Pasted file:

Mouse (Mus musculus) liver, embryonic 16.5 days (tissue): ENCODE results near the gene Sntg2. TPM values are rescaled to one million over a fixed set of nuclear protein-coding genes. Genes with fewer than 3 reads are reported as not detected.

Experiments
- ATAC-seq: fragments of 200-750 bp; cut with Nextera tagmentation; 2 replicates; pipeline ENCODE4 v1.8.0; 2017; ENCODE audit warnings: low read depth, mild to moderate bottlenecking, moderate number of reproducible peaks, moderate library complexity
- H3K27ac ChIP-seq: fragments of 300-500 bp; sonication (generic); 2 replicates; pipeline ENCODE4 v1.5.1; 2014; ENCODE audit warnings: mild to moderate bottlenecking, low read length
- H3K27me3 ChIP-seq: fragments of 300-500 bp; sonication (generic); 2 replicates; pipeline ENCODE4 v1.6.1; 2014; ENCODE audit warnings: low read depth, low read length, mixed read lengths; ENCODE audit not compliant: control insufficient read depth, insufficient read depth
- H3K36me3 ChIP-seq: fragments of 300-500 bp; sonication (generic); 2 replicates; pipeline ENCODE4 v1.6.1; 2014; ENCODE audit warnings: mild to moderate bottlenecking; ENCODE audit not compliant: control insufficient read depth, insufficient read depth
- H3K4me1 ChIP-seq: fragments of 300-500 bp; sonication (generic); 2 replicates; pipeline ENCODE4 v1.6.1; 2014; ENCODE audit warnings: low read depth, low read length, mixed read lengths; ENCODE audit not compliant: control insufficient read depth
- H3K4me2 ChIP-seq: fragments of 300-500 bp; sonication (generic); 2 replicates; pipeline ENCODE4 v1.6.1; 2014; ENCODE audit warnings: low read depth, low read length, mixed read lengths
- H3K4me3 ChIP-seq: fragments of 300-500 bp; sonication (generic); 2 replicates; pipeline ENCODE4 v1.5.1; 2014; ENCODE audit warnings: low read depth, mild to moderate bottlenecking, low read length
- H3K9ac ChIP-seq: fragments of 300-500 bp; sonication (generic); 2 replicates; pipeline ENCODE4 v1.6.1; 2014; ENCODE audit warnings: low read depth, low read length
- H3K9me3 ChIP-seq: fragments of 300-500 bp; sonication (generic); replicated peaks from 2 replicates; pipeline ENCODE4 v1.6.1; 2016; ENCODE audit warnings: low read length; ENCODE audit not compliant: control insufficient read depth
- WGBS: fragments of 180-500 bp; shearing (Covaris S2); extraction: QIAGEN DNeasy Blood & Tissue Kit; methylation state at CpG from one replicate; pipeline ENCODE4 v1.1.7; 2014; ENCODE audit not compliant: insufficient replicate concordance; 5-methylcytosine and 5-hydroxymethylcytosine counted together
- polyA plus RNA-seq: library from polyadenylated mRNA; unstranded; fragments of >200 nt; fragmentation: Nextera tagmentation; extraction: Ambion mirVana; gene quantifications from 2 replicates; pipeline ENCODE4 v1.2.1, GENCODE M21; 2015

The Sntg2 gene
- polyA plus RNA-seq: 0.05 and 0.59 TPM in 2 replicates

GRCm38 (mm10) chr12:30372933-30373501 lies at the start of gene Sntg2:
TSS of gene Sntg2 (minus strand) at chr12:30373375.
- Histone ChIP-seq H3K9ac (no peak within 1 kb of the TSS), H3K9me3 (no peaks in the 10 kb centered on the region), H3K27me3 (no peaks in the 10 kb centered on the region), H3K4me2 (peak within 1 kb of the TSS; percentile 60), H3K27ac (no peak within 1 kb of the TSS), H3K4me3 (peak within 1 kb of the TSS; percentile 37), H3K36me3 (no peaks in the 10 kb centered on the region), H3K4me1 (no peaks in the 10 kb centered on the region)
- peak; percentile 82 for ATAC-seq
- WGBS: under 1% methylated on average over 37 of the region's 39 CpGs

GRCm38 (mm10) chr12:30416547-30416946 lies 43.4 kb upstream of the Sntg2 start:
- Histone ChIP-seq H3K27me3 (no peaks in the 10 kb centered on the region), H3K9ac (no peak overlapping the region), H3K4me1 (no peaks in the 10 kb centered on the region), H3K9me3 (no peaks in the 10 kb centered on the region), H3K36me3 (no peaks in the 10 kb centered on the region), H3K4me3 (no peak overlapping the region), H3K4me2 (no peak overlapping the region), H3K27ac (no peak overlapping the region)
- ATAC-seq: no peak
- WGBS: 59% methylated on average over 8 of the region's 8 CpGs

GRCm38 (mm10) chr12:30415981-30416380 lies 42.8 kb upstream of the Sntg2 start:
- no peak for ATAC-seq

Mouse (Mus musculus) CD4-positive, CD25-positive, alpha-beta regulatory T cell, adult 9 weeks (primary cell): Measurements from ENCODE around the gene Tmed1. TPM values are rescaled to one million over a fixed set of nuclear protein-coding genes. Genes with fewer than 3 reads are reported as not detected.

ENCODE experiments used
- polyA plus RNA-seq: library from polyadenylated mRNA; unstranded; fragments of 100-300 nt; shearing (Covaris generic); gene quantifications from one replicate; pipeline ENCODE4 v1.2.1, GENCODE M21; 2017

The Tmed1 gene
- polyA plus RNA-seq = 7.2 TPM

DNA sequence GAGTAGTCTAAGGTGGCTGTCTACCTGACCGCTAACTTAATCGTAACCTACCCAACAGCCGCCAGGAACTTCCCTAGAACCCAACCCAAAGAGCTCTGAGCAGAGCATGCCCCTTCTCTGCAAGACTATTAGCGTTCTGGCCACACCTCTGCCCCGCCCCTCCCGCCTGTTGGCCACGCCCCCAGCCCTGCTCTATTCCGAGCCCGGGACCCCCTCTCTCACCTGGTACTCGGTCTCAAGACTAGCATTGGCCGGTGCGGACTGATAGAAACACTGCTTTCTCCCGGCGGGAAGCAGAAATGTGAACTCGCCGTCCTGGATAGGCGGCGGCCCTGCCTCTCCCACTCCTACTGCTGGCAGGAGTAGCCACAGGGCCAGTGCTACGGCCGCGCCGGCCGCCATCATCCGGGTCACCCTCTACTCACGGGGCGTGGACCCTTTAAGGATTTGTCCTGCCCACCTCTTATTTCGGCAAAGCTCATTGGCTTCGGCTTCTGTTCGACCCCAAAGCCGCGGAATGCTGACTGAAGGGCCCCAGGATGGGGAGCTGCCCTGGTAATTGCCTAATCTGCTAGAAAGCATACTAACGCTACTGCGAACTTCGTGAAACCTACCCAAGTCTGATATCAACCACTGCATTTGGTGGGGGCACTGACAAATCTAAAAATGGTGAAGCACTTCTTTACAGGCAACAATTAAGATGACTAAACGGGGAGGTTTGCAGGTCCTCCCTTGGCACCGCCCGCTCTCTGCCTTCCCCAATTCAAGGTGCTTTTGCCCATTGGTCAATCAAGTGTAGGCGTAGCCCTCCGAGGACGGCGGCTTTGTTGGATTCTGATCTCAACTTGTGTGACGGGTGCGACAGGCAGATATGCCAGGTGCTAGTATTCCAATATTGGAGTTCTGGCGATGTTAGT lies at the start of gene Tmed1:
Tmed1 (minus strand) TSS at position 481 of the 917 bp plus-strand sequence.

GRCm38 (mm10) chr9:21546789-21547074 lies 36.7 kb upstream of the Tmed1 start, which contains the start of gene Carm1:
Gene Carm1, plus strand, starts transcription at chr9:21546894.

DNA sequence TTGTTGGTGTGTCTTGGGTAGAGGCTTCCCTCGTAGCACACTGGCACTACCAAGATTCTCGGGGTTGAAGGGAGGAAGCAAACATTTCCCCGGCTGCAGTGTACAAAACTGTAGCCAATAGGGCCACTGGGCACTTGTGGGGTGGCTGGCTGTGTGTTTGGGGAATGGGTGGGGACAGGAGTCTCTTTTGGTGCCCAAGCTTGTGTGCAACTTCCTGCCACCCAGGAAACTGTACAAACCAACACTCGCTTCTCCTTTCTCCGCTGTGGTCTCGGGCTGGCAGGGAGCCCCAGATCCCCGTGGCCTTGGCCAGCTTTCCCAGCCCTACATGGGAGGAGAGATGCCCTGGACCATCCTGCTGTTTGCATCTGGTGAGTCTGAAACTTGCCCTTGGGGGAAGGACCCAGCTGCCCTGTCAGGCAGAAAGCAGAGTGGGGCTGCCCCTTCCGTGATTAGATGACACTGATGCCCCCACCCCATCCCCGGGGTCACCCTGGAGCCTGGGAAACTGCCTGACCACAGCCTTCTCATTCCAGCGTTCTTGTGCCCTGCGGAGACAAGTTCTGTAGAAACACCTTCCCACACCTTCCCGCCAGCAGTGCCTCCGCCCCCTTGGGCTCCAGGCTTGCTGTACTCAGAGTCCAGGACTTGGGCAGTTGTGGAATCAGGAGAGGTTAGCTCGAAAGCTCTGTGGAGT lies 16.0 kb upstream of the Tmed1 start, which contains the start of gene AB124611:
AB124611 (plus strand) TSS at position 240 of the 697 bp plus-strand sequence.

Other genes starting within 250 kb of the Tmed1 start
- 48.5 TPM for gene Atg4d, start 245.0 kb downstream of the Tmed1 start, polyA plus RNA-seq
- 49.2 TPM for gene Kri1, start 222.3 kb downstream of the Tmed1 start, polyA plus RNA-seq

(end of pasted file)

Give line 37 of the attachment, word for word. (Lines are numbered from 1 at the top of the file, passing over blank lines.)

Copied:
AB124611 (plus strand) TSS at position 240 of the 697 bp plus-strand sequence.